This hormone imbalance takes a toll on dogs, cats and horses.
A healthy appetite means a healthy pet, right? As long as an animal is enthusiastic about their food, there cannot be to much wrong with him, right? It would seem like the answer to these questions would be yes, but that is not always the case. If other symptoms are occurring as well, this could indicate Cushing's Syndrome.
Cushing's Syndrome is the name given to excessive cortisol in the system. The symptoms you see in Cushing's Syndrome creep up over time and can often mimic what you might think is just part of the aging process. So familiarity with the symptoms can help you get your pet to your veterinarian in a timely manner.
Here are some of the major warning signs of Cushing's Syndrome:
Increased or ravenous appetite
Pot bellied appearance
Less interest in activity, reluctance to run or jump
Skin trouble, hair loss, wrinkled skin, slow skin healing
These symptoms can indicate long term over-exposure to an overproduction of cortisol. Almost all Cushing's patients have the pot bellied appearance. Muscle protein is broken down and this can lead to reduced activity and a reluctance to jump or run.
Besides making your pet feel generally crummy, untreated Cushing's Syndrome can lead to bladder stones and diabetes. It is important to note that about 10% of dogs with Cushing's will develop diabetes but that number jumps to 80% in cats.
Cushing's Syndrome can occur from two different causes. Trouble with the pituitary gland is responsible for about 85% of Cushing's patients. Problems with the adrenal gland are responsible for the other 15%. Laboratory testing is very important to determine the cause of the Cushing's because the treatment for each cause can be different.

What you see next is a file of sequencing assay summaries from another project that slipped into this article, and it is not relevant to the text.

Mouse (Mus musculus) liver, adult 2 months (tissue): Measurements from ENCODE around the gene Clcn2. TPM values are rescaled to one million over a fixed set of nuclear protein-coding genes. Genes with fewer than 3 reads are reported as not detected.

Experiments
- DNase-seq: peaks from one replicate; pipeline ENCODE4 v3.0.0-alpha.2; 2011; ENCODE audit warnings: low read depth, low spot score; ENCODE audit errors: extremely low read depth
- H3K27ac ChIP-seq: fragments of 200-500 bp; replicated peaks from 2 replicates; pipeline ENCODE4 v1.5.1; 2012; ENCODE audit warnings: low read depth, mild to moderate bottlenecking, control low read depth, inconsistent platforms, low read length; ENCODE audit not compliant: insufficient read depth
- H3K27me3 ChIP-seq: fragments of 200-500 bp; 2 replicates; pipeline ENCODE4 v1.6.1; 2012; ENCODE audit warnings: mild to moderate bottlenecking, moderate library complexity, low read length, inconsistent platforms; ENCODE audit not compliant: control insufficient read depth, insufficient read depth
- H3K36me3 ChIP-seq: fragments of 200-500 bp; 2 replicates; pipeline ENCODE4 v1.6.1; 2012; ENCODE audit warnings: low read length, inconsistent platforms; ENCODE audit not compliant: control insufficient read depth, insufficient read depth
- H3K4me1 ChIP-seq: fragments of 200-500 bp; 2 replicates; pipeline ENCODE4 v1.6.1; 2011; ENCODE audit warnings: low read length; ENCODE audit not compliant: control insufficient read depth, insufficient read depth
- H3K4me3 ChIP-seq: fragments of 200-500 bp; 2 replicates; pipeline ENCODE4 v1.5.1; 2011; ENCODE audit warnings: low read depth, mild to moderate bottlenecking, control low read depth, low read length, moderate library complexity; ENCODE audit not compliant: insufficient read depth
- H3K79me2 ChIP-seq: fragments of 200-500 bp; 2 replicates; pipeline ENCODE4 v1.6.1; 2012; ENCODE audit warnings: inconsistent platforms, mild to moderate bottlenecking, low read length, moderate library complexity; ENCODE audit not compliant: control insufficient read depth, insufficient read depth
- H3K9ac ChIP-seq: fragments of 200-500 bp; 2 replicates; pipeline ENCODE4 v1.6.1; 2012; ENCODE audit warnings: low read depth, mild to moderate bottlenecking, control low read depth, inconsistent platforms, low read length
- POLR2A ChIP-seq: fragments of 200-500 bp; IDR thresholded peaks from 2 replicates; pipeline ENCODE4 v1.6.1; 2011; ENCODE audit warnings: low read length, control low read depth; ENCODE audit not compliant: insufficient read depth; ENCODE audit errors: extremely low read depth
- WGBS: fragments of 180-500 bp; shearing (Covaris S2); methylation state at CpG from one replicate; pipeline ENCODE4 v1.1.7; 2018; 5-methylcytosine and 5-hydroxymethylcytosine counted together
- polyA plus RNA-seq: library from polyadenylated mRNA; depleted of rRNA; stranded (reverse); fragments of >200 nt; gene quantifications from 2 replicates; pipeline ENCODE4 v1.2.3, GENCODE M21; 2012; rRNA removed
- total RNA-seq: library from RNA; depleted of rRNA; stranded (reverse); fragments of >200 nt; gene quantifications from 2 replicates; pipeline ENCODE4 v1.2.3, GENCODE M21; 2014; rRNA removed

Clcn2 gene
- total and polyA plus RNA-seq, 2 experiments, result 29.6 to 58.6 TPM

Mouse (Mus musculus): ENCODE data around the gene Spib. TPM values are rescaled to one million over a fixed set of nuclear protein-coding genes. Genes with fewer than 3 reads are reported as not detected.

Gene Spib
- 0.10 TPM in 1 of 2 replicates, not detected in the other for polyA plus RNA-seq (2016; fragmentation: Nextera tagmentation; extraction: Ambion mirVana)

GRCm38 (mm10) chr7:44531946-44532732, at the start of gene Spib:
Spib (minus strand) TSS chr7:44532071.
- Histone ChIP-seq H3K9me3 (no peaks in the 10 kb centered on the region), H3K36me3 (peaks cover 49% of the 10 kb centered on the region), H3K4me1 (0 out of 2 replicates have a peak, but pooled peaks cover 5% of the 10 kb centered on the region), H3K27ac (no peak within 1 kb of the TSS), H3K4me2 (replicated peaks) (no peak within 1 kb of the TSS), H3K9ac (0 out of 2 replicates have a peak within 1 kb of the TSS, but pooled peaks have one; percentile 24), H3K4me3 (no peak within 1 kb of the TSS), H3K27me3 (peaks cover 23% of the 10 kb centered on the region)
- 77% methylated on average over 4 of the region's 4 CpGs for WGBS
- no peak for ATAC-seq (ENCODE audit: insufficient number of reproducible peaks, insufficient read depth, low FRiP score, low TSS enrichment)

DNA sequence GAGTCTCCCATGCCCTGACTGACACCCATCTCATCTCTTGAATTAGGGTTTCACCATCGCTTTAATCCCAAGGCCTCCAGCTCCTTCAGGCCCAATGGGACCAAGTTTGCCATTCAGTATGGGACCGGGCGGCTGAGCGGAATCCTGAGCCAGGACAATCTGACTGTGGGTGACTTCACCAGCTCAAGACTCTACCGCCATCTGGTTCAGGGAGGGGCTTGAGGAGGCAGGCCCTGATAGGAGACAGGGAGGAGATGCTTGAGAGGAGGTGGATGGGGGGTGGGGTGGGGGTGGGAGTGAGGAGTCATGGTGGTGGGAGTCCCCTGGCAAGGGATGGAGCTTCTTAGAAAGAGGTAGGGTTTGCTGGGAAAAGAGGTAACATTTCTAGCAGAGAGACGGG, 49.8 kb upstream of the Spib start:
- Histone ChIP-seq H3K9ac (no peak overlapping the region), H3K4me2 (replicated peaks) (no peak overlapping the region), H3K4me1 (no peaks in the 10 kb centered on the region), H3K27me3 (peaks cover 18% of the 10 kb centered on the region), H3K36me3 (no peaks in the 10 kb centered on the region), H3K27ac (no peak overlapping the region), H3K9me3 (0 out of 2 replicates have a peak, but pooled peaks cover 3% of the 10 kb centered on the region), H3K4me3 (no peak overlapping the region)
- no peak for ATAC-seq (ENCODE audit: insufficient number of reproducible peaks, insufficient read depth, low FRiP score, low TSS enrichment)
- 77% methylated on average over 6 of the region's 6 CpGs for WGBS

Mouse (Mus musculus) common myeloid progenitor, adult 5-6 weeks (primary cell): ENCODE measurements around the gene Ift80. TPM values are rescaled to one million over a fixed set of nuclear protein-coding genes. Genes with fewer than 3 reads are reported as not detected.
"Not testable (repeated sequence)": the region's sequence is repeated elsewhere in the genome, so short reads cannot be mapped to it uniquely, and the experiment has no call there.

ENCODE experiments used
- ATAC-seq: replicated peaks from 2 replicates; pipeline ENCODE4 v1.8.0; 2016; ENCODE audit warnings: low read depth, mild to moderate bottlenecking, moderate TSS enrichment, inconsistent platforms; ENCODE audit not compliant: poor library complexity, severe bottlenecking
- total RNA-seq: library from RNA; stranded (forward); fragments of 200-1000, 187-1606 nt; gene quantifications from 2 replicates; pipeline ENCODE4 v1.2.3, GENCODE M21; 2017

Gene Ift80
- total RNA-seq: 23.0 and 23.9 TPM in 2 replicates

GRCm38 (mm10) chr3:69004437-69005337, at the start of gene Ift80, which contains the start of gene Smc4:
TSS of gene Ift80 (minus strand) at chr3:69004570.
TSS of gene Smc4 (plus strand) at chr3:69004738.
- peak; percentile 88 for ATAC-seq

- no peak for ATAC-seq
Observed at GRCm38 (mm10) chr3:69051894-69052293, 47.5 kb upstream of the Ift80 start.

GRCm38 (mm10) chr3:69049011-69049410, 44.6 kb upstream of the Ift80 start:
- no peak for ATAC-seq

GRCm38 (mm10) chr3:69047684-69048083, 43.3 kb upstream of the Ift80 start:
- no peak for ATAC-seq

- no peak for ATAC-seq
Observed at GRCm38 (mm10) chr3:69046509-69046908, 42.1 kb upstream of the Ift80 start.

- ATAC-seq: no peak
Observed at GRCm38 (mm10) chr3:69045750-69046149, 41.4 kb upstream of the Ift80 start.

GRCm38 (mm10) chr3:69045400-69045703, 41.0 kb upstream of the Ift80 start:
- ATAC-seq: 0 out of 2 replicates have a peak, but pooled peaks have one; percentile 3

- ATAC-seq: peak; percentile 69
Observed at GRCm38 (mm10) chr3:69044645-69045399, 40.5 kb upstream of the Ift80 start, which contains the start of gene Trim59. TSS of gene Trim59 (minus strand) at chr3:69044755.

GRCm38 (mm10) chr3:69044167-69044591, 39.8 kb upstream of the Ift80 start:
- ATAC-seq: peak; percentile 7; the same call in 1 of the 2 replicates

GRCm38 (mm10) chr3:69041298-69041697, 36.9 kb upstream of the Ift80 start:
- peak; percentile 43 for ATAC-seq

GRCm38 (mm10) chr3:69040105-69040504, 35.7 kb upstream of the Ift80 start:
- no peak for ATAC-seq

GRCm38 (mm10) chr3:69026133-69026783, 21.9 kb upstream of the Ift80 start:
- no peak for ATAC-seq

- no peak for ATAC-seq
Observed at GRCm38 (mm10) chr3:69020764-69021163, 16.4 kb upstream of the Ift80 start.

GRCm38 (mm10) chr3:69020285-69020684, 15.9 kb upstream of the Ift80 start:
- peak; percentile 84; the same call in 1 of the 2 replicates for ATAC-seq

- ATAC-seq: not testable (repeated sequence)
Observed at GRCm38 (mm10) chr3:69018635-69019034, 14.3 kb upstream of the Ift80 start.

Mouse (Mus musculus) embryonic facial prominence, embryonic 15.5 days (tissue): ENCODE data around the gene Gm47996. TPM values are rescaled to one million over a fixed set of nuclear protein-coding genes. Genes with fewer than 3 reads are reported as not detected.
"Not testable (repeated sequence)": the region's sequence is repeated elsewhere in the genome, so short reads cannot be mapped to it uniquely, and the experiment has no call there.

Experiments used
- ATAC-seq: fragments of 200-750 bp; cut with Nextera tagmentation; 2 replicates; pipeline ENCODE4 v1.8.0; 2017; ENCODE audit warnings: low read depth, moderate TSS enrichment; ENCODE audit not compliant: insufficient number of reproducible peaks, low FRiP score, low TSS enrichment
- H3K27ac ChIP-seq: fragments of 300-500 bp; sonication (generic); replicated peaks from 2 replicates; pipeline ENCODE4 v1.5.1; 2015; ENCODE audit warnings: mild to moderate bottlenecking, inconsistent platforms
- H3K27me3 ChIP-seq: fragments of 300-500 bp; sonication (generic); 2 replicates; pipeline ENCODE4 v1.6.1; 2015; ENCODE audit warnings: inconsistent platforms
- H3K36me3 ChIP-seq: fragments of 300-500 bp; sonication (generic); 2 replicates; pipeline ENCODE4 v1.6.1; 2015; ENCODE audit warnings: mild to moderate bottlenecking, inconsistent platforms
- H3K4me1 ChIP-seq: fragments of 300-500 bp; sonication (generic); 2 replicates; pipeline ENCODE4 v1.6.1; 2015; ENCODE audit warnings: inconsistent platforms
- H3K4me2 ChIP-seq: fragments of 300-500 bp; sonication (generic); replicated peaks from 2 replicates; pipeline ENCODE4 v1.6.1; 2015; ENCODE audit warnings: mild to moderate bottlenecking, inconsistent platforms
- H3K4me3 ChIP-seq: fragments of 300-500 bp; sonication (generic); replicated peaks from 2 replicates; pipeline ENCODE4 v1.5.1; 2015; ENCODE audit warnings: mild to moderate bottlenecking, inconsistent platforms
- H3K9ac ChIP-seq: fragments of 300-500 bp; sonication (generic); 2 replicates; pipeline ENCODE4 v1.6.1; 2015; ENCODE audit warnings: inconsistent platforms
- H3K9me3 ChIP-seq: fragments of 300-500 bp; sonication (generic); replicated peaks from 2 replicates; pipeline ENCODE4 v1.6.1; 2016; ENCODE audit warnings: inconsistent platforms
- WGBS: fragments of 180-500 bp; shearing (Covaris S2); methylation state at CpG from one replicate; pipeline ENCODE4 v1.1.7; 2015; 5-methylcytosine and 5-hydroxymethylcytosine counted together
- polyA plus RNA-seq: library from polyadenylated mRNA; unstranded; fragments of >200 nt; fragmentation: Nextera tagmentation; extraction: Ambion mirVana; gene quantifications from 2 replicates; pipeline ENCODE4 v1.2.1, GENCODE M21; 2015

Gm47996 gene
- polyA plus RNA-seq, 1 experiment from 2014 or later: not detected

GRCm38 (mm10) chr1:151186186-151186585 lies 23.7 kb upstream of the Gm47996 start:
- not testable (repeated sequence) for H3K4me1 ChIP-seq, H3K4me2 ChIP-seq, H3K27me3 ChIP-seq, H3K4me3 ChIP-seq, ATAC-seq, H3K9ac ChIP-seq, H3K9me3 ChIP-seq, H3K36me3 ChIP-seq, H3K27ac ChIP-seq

Cushing's Syndrome can also affect horses. It goes by a different name in horses, pituitary pars intermedia dysfunction (PPID) but it will also cause a lot of health issues for horses. The classic signs of the problem in horses is a long, curly hair coat that fails to shed. Horses too, will lose muscle mass which can be readily noticed in the neck and rump. A major complication of PPID in horses is laminitis or founder. As soon as PPID is suspected in a horse, call us right away so management of the problem can hopefully avoid complications.
Awareness of the symptoms can help you realize sooner rather than later that your pet (dog, cat or horse) may be in trouble. A visit with your veterinarian is in order if you see these symptoms. Diagnosis of Cushing's Syndrome can be a frustrating process but a correct diagnosis of Cushing's and the cause will get your pet on track for feeling better sooner.